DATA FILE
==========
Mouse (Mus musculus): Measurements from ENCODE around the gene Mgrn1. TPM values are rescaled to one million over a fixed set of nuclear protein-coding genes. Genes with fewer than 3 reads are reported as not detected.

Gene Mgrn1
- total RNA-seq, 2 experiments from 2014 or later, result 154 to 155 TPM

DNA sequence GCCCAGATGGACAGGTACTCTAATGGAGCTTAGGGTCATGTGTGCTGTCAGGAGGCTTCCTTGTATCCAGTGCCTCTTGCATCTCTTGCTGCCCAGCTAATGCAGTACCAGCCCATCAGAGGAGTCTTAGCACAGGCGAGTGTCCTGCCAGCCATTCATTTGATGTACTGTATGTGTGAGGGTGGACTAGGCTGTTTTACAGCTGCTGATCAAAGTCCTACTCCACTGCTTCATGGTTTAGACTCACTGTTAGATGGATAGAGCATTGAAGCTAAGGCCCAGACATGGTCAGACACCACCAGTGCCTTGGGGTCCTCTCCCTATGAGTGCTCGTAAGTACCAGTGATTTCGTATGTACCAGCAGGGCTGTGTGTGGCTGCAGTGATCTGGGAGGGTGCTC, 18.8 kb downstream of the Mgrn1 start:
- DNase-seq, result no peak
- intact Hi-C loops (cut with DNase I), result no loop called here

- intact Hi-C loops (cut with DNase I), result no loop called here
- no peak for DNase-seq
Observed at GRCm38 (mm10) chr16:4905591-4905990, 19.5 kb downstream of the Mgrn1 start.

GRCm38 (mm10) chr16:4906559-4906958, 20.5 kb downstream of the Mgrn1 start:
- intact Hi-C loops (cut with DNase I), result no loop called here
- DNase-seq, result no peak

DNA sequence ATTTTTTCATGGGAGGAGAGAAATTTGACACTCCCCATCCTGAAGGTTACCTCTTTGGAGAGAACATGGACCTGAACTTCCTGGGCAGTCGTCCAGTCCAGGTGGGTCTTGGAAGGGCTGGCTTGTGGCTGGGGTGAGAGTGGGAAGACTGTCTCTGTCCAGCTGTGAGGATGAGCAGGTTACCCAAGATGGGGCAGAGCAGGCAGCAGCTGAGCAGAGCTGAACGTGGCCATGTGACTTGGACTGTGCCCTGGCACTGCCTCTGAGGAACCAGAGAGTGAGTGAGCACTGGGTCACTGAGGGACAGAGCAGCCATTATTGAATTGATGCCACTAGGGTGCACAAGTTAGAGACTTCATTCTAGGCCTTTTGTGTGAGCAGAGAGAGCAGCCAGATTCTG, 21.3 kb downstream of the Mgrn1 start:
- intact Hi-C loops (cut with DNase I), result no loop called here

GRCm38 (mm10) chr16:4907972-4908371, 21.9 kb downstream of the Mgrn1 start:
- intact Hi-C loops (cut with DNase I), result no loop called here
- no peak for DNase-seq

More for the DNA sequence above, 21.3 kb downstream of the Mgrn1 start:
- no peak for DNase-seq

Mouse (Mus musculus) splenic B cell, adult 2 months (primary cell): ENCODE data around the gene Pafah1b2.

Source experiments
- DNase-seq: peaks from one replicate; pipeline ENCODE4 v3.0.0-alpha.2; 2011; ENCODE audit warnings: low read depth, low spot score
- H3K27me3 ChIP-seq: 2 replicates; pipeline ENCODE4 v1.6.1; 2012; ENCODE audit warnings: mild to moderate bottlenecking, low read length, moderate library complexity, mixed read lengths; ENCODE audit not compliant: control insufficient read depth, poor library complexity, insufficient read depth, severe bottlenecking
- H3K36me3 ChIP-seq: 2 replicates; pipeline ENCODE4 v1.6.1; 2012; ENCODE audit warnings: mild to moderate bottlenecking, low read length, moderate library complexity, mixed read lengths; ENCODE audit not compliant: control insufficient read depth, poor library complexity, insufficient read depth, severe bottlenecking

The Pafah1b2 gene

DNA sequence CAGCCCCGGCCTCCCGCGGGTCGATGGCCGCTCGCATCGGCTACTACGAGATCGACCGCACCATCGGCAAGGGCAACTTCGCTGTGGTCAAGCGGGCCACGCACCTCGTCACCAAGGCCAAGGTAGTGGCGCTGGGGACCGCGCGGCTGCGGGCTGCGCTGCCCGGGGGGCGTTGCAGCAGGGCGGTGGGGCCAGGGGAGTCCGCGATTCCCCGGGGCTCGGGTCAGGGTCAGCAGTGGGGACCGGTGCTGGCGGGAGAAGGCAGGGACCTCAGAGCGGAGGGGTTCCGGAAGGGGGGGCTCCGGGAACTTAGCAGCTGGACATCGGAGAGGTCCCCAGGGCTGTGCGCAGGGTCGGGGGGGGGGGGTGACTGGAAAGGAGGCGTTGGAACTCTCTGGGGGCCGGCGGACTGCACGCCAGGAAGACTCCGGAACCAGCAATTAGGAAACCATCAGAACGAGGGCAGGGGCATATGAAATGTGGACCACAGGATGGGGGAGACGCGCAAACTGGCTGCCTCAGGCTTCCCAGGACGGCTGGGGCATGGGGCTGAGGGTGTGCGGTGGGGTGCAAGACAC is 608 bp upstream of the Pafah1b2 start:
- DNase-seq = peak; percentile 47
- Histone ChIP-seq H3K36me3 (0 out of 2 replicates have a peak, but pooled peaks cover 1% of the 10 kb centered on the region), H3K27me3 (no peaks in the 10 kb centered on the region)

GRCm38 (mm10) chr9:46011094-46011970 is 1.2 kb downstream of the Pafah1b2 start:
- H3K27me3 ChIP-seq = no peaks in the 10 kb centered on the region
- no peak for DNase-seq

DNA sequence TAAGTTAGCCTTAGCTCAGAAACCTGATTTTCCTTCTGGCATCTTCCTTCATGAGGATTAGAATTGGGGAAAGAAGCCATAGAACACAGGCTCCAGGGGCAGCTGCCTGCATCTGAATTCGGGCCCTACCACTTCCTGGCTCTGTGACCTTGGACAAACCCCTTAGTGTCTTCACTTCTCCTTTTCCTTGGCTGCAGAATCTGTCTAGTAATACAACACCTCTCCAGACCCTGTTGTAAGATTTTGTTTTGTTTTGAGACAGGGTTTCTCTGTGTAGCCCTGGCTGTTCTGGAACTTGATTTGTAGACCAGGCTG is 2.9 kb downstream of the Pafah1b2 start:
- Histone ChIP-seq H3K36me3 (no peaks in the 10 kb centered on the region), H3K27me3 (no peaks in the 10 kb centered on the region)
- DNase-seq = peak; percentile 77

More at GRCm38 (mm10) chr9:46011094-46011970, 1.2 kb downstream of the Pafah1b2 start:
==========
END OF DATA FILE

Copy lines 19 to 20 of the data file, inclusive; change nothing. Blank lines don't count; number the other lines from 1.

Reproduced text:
- no peak for DNase-seq

Mouse (Mus musculus) splenic B cell, adult 2 months (primary cell): ENCODE data around the gene Pafah1b2.